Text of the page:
We have just witnessed some of the greatest performances of the Sochi Winter Olympics. In the first-ever Olympic men’s slopestyle ski competition the US team swept gold, silver and bronze medals capped by Joss Christensen’s stunning switch right triple cork 1260. Another great moment came in the games when Yuzuru Hanyu won Japan’s first men’s gold medal in figure skating after setting a world record with 101.45 points in the short program. Then there was skater Jeremy Abbott, who after falling and crashing into the wall, got up and finished his program with courage and grace, spurring an outbreak of spirited applause.
Behind such epic Olympic moments is a great deal of preparation. Just like an athlete, data managers need the right preparation to reach peak performance. This includes understanding new FDA regulations around Part 11 electronic records and signatures as well as the latest guidance that embodies the agency’s current thinking and clarifications ─ all of this impacts what we do as data managers and how we do it. Nowhere is this more evident than with FDA’s guidance on risk-based monitoring finalized last August. In it the agency’s preferred monitoring approaches are explained with a case made for an upfront assessment of risks and a solid monitoring plan to support it.
When considering the implications for data managers, it becomes clear that making the move to risk-based monitoring can elevate the role to new heights. Risk-based monitoring with reduced Source Document Verification (SDV) and central monitoring puts greater emphasis on the use of study data to inform researchers’ actions. Analytics reveal how well sites are performing and point where to focus your efforts. With industry groups and the FDA backing a smart approach to monitoring along with increased reliance on data analytics – this is truly monumental!
FDA’s Guidance for Industry: Electronic Source Data in Clinical Investigations
Then there is FDA’s Guidance for Industry: Electronic Source Data in Clinical Investigations, finalized last September. From this we learn what constitutes a source data originator; how data managers can support the audit trail, and ways source data can be captured in an electronic case report form (eCRF). This guidance also outlines the responsibilities of clinical investigators in regard to reviewing and retaining electronic data. It also presents important information about the use and description of eClinical systems in clinical trials.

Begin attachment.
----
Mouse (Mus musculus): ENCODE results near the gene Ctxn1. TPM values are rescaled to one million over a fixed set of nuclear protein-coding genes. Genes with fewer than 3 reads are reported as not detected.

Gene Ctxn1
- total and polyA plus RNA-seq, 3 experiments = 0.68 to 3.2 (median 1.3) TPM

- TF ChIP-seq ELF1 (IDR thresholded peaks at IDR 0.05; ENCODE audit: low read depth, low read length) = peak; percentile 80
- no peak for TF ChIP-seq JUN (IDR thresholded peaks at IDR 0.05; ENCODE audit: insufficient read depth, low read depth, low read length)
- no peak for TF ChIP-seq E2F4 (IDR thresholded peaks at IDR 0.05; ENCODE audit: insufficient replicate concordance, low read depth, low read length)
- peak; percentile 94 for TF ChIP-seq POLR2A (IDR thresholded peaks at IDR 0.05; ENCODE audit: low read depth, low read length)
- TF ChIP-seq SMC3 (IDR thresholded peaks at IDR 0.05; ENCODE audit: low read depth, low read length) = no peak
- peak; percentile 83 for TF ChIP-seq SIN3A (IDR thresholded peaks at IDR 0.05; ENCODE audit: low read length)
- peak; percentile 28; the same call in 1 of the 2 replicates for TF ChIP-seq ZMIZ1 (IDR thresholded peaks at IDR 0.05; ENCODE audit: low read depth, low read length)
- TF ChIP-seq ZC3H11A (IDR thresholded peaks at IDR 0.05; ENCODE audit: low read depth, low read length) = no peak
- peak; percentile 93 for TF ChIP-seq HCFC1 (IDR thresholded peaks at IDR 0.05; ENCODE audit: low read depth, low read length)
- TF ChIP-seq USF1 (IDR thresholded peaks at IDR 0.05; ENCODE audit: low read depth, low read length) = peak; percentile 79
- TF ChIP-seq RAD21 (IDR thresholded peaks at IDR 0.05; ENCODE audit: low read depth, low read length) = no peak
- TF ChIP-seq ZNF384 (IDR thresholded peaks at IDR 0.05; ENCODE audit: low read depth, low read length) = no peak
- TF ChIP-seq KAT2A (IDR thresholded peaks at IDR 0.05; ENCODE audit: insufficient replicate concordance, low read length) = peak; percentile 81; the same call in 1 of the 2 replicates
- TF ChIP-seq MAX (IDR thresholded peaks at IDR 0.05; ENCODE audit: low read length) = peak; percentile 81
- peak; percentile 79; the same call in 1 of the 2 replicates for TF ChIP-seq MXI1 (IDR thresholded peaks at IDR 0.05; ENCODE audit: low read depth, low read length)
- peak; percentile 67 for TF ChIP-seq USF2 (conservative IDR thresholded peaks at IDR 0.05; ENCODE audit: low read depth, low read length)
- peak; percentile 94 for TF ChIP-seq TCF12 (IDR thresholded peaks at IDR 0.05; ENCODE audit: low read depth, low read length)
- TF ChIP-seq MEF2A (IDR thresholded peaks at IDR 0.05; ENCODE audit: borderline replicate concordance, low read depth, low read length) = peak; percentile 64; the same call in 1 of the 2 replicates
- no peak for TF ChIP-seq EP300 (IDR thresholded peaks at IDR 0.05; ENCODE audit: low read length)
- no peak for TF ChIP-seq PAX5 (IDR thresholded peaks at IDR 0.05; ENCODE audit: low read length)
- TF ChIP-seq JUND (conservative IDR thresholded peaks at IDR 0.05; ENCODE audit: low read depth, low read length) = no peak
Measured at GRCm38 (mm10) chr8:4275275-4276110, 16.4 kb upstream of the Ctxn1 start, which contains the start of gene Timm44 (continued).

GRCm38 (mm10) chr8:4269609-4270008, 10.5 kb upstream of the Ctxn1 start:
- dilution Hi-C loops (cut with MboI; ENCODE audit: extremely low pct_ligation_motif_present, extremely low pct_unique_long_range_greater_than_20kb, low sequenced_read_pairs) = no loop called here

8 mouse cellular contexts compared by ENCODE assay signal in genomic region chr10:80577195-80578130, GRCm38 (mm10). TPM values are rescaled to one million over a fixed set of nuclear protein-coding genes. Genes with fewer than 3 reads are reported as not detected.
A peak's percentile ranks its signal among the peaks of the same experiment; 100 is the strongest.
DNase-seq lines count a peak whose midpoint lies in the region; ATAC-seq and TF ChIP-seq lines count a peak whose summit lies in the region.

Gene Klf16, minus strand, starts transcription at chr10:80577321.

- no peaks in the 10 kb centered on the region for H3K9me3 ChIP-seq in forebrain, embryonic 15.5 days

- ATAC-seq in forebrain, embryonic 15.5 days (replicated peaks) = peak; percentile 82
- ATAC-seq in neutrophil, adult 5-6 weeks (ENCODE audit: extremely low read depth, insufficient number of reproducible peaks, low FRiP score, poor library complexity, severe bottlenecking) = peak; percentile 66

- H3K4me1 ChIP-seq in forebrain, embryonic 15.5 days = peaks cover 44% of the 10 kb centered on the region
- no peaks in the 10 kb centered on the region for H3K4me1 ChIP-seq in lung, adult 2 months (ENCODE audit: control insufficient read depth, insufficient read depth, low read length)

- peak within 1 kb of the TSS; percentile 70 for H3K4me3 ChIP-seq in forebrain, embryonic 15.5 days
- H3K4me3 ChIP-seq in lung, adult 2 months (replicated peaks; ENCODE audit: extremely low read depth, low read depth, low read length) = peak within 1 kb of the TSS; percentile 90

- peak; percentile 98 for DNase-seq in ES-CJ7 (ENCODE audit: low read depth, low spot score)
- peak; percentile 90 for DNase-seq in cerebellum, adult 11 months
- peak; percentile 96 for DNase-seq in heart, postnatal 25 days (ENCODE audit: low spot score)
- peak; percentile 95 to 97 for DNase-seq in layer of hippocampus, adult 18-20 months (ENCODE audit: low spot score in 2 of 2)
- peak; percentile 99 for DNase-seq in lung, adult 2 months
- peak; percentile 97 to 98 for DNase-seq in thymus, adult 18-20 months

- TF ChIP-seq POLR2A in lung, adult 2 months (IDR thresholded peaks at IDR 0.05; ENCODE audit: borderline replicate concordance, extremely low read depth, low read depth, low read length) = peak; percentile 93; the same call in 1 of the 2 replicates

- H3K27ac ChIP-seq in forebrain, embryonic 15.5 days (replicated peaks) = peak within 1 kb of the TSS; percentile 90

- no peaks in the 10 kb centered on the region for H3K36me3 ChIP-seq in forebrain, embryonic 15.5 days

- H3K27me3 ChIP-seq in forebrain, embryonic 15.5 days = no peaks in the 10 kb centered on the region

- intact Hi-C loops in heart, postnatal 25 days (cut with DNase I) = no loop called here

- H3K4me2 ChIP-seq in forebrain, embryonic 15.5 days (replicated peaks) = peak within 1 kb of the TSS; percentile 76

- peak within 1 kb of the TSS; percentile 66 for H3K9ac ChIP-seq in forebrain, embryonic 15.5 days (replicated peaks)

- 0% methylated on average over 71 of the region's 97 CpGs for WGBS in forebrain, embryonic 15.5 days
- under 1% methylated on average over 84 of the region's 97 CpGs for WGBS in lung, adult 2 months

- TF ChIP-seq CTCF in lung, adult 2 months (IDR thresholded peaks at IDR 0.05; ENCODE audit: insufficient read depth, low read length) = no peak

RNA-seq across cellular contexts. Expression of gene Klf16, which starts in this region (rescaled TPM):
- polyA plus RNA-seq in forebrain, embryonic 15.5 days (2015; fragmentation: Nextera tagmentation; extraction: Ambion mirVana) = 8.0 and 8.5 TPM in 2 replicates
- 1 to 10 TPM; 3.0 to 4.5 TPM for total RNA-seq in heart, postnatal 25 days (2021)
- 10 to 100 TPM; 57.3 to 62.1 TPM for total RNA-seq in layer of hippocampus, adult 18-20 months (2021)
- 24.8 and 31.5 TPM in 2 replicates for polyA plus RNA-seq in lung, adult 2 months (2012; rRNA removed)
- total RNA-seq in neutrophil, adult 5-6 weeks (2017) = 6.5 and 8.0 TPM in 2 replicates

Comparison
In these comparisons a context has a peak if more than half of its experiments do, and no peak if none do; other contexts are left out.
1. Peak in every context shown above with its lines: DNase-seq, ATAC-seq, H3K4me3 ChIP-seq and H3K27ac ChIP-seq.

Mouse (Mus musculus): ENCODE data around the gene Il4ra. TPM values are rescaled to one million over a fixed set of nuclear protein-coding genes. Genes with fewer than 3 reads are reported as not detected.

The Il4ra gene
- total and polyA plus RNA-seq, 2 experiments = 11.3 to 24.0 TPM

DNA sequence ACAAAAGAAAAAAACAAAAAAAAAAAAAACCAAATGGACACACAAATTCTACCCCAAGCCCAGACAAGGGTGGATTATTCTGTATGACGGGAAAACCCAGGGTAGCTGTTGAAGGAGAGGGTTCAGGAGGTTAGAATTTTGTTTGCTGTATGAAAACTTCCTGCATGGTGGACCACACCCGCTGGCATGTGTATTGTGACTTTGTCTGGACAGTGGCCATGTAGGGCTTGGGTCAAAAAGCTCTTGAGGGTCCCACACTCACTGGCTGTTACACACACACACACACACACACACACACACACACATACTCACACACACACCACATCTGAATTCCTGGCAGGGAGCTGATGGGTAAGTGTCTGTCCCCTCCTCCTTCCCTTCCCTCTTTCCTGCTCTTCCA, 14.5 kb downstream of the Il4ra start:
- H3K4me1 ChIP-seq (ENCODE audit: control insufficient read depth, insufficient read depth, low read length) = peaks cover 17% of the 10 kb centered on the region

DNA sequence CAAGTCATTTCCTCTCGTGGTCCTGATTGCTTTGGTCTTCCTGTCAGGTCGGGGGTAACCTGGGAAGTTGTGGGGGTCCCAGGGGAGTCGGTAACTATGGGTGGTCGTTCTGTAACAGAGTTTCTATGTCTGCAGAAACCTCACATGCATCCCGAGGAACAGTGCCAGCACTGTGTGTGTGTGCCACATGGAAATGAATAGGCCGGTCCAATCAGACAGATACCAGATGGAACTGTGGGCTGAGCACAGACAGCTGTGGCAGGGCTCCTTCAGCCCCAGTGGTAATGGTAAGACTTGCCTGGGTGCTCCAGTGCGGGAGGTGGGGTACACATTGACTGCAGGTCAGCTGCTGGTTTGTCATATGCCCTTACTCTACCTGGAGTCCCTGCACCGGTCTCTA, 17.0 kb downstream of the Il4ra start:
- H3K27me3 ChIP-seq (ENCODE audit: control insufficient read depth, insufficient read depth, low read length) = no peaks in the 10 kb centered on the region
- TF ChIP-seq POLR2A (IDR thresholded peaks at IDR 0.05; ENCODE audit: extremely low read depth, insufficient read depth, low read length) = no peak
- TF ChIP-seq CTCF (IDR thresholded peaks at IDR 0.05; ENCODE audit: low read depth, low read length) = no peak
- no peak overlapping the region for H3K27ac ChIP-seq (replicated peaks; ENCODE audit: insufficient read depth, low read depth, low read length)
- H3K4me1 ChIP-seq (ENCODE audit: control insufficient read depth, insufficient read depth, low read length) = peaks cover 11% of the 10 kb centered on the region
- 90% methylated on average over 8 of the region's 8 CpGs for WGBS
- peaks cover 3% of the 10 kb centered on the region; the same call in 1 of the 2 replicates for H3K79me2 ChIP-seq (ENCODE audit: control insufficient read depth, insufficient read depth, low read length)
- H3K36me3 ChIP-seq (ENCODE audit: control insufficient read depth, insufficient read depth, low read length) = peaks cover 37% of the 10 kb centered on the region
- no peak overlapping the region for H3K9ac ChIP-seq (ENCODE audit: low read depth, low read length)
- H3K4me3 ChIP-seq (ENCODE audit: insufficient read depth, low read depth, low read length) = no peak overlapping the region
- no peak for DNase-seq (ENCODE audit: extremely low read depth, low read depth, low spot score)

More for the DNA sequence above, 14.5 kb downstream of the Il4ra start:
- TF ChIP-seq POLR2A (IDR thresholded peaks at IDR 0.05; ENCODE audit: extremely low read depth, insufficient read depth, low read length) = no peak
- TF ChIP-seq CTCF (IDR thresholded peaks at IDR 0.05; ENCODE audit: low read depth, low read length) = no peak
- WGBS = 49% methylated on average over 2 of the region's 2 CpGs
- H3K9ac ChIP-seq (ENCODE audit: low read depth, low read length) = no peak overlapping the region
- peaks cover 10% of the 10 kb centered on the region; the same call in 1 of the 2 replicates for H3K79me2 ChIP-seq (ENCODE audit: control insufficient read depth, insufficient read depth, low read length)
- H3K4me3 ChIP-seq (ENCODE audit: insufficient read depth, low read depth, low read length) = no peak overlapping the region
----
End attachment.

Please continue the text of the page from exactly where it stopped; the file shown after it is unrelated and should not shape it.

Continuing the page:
To help data managers understand recent regulatory changes and the eClinical innovations that support them, I am holding a live webinar, Primer for Data Managers on 2013 FDA Guidance and Regulations in an Age of eClinical Innovation, on March 18th. We will take a close look at the latest guidance and regulations and explore the implications on the data management role. We will even learn what old habits to kick (100 percent SDV) and some new ones to adopt such as getting involved in the authoring of joint monitoring/data management plans. We will also look at the changing skill set of data managers and see what is most in demand (spoiler alert: skills are both task-driven and strategy-driven). We’ll touch on some of the hottest trends driving change such as complex study designs, eClinical systems that allow direct entry into eCRFs, communciation methods that help to keep trials on track, and eSource including apps on tablets, iPads and other devices used by research sites for data collection. I confess that I am a data management nerd – I love these topics! But I will also try to leave time for you to ask your own questions.
Please join me for this informative webinar and prepare for success in our rapidly evolving field.